While most of the parking lots at the Arkansas State Fairgrounds have sat empty throughout October, the barns and livestock pens at the southern end of the grounds have been as lively as ever for the past 10 days.
For the first time in decades, the Arkansas State Fair, historically spanning the middle weeks of October, was canceled -- another casualty of the covid-19 pandemic that began shuttering businesses and social events in March.
When the fairgrounds' board of directors made the decision to cancel the 2020 fair earlier this year, they left the door open to the possibility of conducting the traditional livestock show during the same 10 days in October. Farm families from across Arkansas seized on the opportunity.
Chris Sweat, a livestock superintendent for the Arkansas State Fair and former agriculture teacher at Blevins High School in Hempstead County, said many of the young exhibitors and their families simply needed an excuse to get out of the house and off the farm.
"I think people are just glad to be able to get out and exhibit their livestock," Sweat said. "To be focusing on the bigger picture and not on the little things.
"I see that there's more of a camaraderie among the people here," he said. "Everyone's friendlier."
The annual livestock show is normally at the heart of a literal carnival, surrounded by acres of rides, vendors and tens of thousands of visitors from around the state. But with the cancellation of the fair itself, the grounds are considerably quieter and less hectic, which Sweat said had helped to lower the general level of stress for everyone involved.
"We have plenty of parking," he said. "The security guards don't have as much on their plate, so they've been a lot easier to deal with. I think the exhibitors probably like it more, not being out here without the entire carnival going on."
RISE IN ENTRIES
In contrast to the zeroed-out fair attendance, overall participation in various livestock exhibitions was up substantially. Chelsey Kimbrough, associate professor of specialty livestock and youth for the University of Arkansas System Division of Agriculture, said entries in the various cattle categories alone was up 25% over 2019.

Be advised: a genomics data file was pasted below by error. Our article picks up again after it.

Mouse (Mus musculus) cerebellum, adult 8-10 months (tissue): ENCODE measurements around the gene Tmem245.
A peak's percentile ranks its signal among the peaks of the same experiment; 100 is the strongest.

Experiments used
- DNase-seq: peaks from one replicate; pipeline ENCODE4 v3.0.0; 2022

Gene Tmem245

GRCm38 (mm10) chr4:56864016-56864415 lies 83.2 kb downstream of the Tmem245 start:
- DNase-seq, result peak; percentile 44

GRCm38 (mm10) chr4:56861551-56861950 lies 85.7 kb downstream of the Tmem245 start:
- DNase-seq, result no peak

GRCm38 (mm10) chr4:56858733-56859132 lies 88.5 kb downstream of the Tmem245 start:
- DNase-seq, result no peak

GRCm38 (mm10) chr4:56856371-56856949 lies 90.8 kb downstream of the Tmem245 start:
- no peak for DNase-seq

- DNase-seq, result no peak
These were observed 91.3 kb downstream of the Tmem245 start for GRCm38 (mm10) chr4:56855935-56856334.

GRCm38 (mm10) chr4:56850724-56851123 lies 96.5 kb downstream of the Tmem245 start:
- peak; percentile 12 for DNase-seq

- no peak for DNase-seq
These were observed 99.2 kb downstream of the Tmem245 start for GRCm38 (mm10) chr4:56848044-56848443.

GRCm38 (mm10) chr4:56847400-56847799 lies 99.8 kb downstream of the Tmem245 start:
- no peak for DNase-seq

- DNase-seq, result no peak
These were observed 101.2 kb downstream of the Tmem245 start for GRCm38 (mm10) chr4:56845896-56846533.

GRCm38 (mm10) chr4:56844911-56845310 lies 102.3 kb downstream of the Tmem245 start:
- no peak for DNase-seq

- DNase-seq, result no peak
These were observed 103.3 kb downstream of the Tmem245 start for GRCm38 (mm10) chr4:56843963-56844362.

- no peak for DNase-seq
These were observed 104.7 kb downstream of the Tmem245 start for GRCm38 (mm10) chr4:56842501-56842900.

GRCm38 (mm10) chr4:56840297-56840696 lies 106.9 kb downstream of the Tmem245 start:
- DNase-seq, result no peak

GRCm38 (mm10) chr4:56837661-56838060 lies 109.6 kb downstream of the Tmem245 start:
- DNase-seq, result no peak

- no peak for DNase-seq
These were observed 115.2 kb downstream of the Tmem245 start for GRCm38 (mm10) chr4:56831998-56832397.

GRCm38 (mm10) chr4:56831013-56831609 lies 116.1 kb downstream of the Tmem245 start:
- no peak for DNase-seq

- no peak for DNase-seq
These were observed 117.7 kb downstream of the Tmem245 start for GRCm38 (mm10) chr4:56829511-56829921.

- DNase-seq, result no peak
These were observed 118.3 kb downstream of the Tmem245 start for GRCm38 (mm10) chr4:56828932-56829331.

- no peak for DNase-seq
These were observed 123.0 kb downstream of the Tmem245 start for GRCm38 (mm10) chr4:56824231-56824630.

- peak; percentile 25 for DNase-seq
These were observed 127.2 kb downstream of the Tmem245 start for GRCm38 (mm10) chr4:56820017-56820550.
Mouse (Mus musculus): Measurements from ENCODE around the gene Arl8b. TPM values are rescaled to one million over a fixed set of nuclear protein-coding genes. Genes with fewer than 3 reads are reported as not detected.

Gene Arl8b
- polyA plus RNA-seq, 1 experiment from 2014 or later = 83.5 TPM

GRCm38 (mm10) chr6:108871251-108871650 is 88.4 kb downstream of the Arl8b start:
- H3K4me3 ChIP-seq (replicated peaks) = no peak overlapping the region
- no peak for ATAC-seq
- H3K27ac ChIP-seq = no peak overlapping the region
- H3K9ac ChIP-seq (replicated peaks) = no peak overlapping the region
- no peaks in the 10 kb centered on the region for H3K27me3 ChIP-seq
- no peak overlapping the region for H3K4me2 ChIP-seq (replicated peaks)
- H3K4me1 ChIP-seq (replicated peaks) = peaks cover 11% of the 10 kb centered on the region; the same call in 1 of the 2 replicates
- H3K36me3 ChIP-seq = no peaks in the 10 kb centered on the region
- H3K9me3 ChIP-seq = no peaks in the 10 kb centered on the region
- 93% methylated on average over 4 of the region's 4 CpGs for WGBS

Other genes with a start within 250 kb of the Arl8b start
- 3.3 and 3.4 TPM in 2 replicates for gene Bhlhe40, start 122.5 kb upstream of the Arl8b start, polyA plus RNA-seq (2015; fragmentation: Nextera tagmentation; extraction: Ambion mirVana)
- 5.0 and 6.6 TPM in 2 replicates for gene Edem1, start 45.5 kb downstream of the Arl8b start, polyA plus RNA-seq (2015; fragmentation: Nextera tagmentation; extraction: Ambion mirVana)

Kimbrough said the annual fair offers exhibitors, who often begin raising and showing animals from rabbits to sheep to cattle of every stripe before they themselves even reach the age of 10, the opportunity to show off the work they've put into raising animals and lessons they've learned in the preceding years.
"The Arkansas State Fair is a long-standing tradition," Kimbrough said. "It's the final show of the year where 4-H and FFA members get to showcase their projects. It's the culmination of everything they've worked toward."
Kimbrough said the covid-19 pandemic, and ensuing "lockdown" measures adopted by many public and private entities, made the overall livestock exhibition process more complicated than usual.
"After covid hit, many were cautious of purchasing animals because of the uncertainty of fairs and if they would even get to exhibit their projects," she said. "Many county and some district fairs canceled. Luckily, the state fair was able to make a show happen for these youth.
"At the end of the day, it's not about the banners and buckles, it's about all the hard work and long hours they put into their projects to get those accolades, and the life lessons and friendships made along the way," she said.
The 2020 livestock show was scheduled for Oct. 14-24.
To learn more about extension programs in Arkansas, contact a local Cooperative Extension Service agent or visit www.uaex.edu. Follow us on Twitter at @UAEX_edu.
Ryan McGeeney is with the University of Arkansas System Division of Agriculture Cooperative Extension Service.